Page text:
Magmatic-hydrothermal fluids, once exsolved and rise can move directly into the near surface environment with little interaction with geothermal waters, or they may become thoroughly mixed with geothermal waters and this will lead to different ore deposits with different geological characteristics. Five ore types of hydrothermal ore deposits can be distinguished according to T, P and the geologic relation under which they are formed :- 1)Hypothermal 2)Mesothermal 3)Epithermal 4)Telethermal 5)xenothermal
1)Hypothermal deposits They are formed at high T (300-500 °C) and great depths They are characterized by textures and structures that indicate the occurrence of well developed replacement. Conection to the surface is impeded Characteristic minerals are Au, Wolframite (iron manganese tungstate mineral), pyrrhotite, pentlandite, Scheelite (calcium tungstate mineral CaWO 4 ), Pyrite, Chalcopyrite, Sphalerite, Galena, Stannite, Cassiterite, Uraninite, and Cobalt ( pyrite is the most common mineral) 1)Mesothermal deposits They are formed at moderate T (200-300 °C) and P They have tenuous connection to the surface The characteristic deposits are Copper, Pb, Zn, Ag and Au while the characteristic minerals are Chalcopyrite, bornite (Cu5FeS4), Galena Wolframite, pyrrhotite, pentlandite, Scheelite, Pyrite, Sphalerite and chalcocite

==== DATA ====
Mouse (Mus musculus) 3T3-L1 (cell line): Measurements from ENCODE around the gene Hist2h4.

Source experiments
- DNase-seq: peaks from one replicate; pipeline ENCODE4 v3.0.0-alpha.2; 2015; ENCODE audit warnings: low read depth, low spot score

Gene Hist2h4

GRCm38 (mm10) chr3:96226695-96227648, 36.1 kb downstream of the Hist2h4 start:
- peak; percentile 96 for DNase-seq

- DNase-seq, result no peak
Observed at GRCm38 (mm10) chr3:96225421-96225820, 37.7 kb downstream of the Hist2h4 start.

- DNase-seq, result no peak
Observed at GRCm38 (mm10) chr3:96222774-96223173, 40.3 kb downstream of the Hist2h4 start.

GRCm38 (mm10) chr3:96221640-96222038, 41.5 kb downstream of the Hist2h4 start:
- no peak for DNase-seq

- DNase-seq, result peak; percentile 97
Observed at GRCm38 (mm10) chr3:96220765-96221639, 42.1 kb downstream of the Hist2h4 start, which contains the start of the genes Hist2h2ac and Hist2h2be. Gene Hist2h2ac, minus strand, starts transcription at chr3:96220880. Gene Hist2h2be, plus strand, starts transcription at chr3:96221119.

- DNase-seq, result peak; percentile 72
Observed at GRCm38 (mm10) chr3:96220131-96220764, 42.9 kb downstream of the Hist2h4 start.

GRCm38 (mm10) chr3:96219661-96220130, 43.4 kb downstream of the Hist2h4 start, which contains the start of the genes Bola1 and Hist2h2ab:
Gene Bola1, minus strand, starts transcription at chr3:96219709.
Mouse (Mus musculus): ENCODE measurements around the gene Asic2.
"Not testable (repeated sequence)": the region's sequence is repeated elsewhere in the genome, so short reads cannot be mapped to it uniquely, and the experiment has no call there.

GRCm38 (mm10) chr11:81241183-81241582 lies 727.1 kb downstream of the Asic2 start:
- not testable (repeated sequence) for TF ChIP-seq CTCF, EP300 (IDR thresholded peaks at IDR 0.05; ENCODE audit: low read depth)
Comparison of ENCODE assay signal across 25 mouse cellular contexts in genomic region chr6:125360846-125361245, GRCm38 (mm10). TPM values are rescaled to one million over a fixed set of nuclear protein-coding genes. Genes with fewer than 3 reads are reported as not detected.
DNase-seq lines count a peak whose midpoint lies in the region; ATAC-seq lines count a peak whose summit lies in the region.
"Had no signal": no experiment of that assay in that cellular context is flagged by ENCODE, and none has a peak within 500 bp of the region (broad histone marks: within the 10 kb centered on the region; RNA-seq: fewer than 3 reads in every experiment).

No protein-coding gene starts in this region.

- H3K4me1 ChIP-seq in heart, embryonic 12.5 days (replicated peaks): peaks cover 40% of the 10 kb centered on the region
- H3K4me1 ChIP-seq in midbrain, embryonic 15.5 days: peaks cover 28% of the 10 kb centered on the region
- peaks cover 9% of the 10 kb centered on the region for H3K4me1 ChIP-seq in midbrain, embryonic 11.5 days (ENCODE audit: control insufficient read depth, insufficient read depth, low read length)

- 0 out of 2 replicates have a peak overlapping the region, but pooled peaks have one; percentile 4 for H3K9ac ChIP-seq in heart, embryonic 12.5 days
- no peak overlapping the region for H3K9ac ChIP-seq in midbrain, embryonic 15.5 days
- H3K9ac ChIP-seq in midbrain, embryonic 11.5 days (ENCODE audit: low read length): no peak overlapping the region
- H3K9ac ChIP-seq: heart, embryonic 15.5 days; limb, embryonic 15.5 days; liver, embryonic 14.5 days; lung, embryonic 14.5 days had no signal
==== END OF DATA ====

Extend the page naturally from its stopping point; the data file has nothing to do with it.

3) Epithermal deposits They are formed at shallow depths and low T (100-200 °C) They are in the form of filling vein, irregular branching fissures, stockworks, breccia pipe. replacement is less common the country rocks near the epithermal vein are extensively altered while the vein walls may be sharply defined Characteristic minerals are silver gold, stibnite (sulfide mineral with Sb2S), cinnabar (HgS)and native mercury 4) Telethermal deposits They are formed at shallow depths and low T (<100 °C) They are formed from hydrotherml fluids that have migrated for long distance from their magmatic source, so they lost most of their heat and their potential to react chemically with the surrounding rocks. some geologists believe that the telethermal deposits are the products of meteoric water. Common minerals are sphalerite, galena, chalcopyrite, pyrite, native copper, oxides of uranium, vanadium and copper.